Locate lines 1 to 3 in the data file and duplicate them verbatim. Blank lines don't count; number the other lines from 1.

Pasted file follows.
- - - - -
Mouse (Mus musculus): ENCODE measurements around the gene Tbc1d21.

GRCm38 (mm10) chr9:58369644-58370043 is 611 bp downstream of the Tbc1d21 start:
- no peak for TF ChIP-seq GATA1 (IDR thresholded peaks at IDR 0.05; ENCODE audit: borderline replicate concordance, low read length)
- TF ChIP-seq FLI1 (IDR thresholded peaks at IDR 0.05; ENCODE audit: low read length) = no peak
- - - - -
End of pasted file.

Mouse (Mus musculus): ENCODE measurements around the gene Tbc1d21.

GRCm38 (mm10) chr9:58369644-58370043 is 611 bp downstream of the Tbc1d21 start:
- no peak for TF ChIP-seq GATA1 (IDR thresholded peaks at IDR 0.05; ENCODE audit: borderline replicate concordance, low read length)